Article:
I'm curious what you mean by the above? It makes me wonder if you know what you're talking about.
Don't misunderstand me. It's not my intention to be unduly critical of Linux. See below for a few limits, with references.
I've decided that you're uninformed and haven't even attempted to research Linux. At first I wanted to through this story into edit. But since we don't have that I was going to vote 0, but I think you've posted this just to do it, and it shows.
That wasn't my intention at all when I posted this. I simply saw this on a mailing list I was on, and felt that other k5 readers would find it interesting, too. Maybe not the most interesting thing in the world, but interesting nonetheless, IMO.
Note that when I say that I saw it on a mailing list, it was basically just the URL and someone's two-sentence blurb about this. What I wrote for submission is a slightly edited version of a posting I sent to a (different) mailing list. Yes, I should have taken some more time to add some more polish, but I was very tired at the time, and it seemed "good enough".
After reading a few of the comments in the submission queue yesterday, I started questioning myself as to whether or not this should should be posted, but I found myself hoping it would so that I could reply to you. (Rusty, can we have replies on the voting pages?) What follows is a list of a few of the limitations that I was referring to. (I had done this research for a Linux startup that paid me to find out some of the limitations. This is because the company [whose CIO and co-founder is the founder of Oracle or Zope, both applications that store most all of their information in a single file, in an enterprise-type setup, when Linux does not yet (in the stable kernel, that is; we're not talking about using development kernels in a production environment) support file sizes over 2 GB, for example. So without further ado:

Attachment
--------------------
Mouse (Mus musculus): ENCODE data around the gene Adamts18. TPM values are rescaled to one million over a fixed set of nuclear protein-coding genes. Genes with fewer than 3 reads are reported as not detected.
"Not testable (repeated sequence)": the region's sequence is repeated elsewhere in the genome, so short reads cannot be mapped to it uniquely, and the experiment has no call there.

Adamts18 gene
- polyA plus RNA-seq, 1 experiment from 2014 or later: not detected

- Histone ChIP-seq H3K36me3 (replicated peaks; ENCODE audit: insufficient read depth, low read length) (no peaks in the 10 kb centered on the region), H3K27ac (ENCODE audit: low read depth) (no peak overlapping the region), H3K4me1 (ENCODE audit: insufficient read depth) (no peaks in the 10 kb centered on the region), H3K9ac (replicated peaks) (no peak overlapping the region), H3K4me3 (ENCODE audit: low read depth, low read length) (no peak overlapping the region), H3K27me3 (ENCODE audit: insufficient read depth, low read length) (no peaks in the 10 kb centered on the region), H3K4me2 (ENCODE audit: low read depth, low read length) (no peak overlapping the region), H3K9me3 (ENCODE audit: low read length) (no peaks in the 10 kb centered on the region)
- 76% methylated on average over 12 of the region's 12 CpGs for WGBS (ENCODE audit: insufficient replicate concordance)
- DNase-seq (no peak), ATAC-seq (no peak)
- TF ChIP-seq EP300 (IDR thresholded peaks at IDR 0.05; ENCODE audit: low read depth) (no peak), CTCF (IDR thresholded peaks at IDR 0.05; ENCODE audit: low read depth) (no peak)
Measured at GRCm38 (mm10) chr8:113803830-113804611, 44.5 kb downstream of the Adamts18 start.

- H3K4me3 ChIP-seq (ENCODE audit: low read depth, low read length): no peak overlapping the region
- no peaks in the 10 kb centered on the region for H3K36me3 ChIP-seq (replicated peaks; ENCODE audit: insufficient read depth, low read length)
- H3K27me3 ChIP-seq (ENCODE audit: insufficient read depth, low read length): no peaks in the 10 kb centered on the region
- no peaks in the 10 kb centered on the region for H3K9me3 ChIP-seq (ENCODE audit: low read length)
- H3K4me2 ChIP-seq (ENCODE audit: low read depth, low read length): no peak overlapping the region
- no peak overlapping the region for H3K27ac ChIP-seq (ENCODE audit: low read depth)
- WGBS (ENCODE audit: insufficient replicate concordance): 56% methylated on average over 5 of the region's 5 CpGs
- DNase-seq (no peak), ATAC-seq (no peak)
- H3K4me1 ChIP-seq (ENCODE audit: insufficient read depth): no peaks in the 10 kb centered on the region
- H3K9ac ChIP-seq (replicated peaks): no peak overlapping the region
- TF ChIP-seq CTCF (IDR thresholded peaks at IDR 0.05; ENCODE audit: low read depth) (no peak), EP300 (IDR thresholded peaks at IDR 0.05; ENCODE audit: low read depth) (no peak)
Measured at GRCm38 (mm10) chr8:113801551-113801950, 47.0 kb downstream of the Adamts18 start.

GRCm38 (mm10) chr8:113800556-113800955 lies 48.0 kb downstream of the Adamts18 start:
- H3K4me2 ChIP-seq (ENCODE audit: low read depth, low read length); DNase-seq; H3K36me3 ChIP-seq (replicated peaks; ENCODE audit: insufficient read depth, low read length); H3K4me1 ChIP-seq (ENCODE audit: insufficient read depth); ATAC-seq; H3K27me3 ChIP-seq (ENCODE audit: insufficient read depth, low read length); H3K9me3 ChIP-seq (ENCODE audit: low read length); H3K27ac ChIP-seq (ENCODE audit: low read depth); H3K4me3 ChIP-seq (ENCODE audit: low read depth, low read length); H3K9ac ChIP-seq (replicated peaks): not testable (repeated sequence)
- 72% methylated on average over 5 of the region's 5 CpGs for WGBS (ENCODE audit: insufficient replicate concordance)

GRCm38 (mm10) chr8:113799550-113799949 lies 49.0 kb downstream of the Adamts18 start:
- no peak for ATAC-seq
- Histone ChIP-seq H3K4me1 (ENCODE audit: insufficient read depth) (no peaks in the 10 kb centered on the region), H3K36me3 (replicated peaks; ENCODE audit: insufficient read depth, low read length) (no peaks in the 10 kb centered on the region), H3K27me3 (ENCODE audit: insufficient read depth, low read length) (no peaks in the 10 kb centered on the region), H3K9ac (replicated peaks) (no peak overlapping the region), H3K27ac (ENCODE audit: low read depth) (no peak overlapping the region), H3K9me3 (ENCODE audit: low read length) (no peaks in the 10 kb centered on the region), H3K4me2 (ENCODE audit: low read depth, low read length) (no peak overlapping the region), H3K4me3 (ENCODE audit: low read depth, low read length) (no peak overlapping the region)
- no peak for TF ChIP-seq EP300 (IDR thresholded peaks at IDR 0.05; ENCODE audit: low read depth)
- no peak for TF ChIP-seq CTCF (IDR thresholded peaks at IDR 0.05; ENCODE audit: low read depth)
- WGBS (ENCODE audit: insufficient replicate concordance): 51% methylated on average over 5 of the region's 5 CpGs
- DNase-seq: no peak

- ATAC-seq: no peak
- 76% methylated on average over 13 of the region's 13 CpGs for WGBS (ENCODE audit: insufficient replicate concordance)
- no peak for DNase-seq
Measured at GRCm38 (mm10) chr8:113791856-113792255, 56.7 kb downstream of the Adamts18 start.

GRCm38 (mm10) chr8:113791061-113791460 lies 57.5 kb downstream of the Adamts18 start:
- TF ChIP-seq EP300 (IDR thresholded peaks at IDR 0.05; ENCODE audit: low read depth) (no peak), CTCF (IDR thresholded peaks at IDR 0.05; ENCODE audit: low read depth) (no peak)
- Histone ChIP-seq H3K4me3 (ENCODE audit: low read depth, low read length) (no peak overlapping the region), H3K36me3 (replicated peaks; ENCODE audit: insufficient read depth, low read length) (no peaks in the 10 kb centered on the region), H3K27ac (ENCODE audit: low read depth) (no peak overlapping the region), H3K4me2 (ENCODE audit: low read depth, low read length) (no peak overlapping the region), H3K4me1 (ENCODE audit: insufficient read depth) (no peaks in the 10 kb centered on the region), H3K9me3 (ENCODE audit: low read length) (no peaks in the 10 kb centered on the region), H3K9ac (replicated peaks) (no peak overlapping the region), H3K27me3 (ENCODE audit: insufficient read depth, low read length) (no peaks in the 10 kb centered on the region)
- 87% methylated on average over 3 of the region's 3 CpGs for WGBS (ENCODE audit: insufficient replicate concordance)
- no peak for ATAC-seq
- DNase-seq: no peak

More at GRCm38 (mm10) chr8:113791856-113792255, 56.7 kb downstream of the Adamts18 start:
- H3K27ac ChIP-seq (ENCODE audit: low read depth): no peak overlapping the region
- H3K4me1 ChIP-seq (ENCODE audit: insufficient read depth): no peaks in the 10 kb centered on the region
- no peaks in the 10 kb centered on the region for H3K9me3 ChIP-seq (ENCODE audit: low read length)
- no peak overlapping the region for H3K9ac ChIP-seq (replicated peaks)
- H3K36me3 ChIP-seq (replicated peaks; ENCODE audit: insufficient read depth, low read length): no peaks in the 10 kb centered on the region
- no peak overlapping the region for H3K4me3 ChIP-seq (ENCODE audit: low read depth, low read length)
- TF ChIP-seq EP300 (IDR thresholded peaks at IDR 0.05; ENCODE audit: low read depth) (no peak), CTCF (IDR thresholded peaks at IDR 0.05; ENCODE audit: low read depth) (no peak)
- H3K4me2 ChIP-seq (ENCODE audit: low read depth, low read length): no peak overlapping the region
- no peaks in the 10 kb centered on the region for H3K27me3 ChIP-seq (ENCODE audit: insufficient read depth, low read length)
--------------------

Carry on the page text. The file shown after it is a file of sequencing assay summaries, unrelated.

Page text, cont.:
Max file size:
That's pretty much the entire text of my report, at least, the part regarding the kernel. (I just added such niceties as hyperlinks, as the original text was a flat ASCII file.) I have done my research, and I am currently doing more. Oh, and note while that I am retaining copyright on the above report (obviously, I don't have copyright on someone else's words that I quoted, but on the parts that I didn't quote, and on the entire compilation), feel free to use the above if you need it (although you might be better helped by a forthcoming HOWTO, which will be available in (what I'll call) a "first public draft" form at or near the beginning of May. (Publish early, publish often -- we want to get it out there for people to start using as soon as possible, and this will allow us to get feedback on it much sooner.) Full disclosure and shameless plug: A Linux startup in the Philadelphia area, LinuxForce, paid me to research the above, and they'll also be paying me a little each month to co-author and maintain the forthcoming HOWTO. Note that the only relationship that I have with LinuxForce is that of a Linux enthusiast and someone that does some occasional work for them on a per-job consulting-type basis; I wasn't involved in the founding of the company.
2GB for 32-bit architectures, much larger for 64-bit. (Note: Although I've not seen documentation, I believe this to be 8,388,608 terabytes. (2^32)/(2*1027*1024*1024)==2GB; I applied the same formula for 2^64.)
Max open files:
With 2.2.x you can have 1024. Various patches exist which allow you to increase these limits. Note that this can break select(2).